Donald Trump threatens India with reciprocal tax if re-elected in 2024

During his first term as the U.S. president, Donald Trump had described India as a “tariff king”

August 21, 2023 08:01 am | Updated 12:18 pm IST - Washington

Republican presidential candidate and former president Donald Trump is facing a series of court cases and indictments. File

Republican presidential candidate and former president Donald Trump is facing a series of court cases and indictments. File | Photo Credit: AP

Former U.S. president Donald Trump, who is seeking a second term, has once again raised the issue of high tax by India on certain American products in particular the iconic Harley-Davidson motorcycles, and has threatened to slap with reciprocal tax if voted to power in the 2024 presidential elections.

During his first term as the U.S. president, Mr. Trump described India as a “tariff king” and in May 2019, terminated India’s preferential market access — Generalised System of Preferences (GSP) — to the United States alleging India has not given the United States “equitable and reasonable access to its markets.”

OPINION | The real deal: On India-U.S. trade deal

In an interview with Larry Kudlow of Fox Business News, Mr. Trump said came down heavily on India’s tax rates, which he claimed was quite high.

“The other thing I want to have is a matching tax where, if India charges us — India is very big with tariffs. I mean, I saw it with Harley-Davidson. I was saying, how do you do in a place like India? Oh, no good sir. Why? They have 100% and 150% and 200% tariffs,” said the former president.

“So, I said, so they can sell their Indian motorbike. They actually make a bike, an Indian motorbike. They can sell that into our country with no tax, no tariff, but when you make a Harley, when you send it over there — because they were doing no business. I said, how come you don't do business with India? The tariff is so high that nobody wants it. But what they want us to do is, they want us to go over and build a plant, and then you have no tariff,” Mr. Trump said.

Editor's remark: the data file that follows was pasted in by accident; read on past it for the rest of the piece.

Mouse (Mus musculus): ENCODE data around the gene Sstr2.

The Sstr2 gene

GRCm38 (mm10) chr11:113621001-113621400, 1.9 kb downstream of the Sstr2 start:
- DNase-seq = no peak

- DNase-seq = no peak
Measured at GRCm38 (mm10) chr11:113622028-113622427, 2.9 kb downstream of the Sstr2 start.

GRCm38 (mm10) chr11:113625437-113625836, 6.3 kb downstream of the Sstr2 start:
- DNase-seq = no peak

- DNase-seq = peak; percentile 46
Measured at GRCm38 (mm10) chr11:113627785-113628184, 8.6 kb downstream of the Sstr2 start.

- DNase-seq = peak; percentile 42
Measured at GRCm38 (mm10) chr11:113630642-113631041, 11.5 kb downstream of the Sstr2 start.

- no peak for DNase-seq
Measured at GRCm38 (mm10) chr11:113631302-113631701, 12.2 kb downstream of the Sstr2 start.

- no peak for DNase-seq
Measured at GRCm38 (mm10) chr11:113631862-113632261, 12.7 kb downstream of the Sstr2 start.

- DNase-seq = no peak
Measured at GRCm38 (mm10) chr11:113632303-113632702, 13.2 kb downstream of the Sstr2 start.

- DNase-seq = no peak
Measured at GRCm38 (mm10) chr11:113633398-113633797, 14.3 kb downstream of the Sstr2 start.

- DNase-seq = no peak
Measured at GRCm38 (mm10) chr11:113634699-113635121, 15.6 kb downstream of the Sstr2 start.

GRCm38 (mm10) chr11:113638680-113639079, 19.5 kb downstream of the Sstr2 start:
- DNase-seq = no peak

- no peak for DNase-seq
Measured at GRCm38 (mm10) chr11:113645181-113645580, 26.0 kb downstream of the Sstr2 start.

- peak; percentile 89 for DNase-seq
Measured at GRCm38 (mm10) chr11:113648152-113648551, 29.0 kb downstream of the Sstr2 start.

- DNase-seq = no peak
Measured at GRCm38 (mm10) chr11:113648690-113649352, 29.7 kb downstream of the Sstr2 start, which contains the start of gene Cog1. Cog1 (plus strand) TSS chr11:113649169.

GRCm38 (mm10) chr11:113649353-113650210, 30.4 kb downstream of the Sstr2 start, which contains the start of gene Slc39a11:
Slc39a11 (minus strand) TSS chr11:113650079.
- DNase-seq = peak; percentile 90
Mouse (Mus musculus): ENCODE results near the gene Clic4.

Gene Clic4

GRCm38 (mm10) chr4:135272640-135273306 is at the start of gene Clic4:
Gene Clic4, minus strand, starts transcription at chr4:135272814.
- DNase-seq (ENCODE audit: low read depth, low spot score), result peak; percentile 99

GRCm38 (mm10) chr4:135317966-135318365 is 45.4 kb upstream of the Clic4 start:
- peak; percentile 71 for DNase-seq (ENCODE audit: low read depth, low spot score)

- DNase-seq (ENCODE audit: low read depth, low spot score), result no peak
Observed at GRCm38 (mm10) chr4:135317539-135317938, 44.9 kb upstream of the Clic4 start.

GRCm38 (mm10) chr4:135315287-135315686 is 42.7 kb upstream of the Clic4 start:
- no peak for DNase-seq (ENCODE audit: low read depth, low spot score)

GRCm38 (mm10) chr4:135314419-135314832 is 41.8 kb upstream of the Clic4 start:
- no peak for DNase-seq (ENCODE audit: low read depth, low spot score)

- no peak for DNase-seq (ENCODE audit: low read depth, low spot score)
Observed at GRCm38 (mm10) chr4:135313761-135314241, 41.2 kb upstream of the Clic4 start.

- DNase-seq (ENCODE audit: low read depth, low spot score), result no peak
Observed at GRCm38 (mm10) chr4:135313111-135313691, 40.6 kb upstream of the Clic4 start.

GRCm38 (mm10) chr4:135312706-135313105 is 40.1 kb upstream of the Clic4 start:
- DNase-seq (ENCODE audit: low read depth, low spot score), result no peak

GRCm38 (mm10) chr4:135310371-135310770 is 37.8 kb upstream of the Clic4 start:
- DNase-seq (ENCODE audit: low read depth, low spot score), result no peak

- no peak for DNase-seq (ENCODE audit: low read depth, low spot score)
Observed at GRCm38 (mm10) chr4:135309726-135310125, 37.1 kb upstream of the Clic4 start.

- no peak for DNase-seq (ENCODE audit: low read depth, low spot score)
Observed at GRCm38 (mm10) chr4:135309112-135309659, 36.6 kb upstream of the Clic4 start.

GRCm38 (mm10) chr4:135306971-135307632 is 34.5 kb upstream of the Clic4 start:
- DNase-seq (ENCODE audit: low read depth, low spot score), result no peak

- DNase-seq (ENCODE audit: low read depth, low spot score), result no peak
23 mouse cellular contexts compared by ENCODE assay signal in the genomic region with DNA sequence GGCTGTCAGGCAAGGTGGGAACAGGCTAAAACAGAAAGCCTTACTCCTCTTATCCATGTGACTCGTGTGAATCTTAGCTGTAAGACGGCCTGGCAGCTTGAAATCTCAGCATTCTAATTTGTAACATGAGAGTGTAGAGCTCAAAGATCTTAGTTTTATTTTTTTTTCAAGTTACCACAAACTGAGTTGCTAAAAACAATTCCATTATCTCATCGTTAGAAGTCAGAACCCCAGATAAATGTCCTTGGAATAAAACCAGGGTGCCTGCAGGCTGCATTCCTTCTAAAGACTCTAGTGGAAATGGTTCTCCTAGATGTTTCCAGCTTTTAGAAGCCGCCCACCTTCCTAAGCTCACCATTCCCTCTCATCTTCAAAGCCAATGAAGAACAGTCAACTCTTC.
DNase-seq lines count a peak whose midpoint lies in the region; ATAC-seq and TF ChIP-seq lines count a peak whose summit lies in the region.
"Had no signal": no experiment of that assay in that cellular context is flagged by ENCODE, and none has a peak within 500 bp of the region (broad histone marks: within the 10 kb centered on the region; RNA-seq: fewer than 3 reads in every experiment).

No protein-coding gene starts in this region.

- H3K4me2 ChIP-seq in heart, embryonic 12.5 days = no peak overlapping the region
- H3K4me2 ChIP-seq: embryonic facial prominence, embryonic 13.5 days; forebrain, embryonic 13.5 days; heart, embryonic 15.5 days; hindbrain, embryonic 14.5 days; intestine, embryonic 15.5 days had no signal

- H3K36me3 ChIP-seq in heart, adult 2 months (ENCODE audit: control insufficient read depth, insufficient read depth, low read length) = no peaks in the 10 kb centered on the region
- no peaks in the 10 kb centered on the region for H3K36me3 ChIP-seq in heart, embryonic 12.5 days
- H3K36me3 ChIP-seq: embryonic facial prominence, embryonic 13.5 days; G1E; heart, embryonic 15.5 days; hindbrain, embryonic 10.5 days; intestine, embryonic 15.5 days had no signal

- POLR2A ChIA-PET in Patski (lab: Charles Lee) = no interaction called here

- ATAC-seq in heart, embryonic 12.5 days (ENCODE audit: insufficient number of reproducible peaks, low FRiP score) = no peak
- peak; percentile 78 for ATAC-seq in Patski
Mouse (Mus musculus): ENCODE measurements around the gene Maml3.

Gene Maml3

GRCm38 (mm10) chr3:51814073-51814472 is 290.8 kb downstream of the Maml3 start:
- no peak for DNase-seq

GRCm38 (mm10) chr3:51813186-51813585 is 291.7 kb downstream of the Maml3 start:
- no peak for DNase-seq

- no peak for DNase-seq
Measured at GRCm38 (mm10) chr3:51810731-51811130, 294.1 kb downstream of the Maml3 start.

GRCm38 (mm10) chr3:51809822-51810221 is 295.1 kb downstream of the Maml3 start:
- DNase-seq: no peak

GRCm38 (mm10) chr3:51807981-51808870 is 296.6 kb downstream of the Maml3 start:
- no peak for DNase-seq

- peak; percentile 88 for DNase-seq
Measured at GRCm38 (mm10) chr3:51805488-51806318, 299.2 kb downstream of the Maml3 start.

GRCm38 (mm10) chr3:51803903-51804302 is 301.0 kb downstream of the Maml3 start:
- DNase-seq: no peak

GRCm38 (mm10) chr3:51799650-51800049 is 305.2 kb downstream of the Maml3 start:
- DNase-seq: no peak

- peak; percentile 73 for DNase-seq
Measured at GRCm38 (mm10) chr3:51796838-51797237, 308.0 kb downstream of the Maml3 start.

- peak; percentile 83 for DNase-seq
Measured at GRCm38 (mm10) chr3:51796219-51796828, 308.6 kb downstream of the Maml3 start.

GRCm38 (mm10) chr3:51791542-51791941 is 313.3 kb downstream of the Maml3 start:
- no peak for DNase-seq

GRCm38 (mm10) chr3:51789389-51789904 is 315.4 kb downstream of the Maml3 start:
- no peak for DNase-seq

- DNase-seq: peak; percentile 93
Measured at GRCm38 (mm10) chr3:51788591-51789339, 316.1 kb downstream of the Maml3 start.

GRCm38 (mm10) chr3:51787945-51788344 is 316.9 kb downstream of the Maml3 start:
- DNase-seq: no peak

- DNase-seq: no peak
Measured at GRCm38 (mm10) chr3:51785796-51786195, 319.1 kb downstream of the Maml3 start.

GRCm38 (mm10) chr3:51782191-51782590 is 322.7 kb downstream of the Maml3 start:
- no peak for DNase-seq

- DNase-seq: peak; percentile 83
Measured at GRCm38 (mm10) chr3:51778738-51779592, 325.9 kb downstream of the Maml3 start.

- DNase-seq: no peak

“They said, well, that's not good. That's not our deal, OK? That's not our deal. And I came down very hard on them. But India is very big. Brazil is very big on tariffs, I mean, very, very big. We had a couple of people, like the senator from a place called Pennsylvania that I love. But this guy was just horrendous. I said, let me ask you a question. If India is charging us 200%, and we're charging them nothing for products, can we charge them 100%? No, sir, that's not free trade. Can we charge them 50%? No, sir. Twenty-five, 10, anything? No. I said, what the hell is wrong? There's something wrong. You know what I'm talking about,” he said.

“If India is charging us too, so what I want to have is a — call it retribution. You could call it whatever you want. If they are charging us, we charge them,” Mr. Trump said in response to a question.

The former president, who is facing a series of court cases and indictments, is leading the Republican presidential primaries, and accounts for more than half of the GOP votes according to major national polls.

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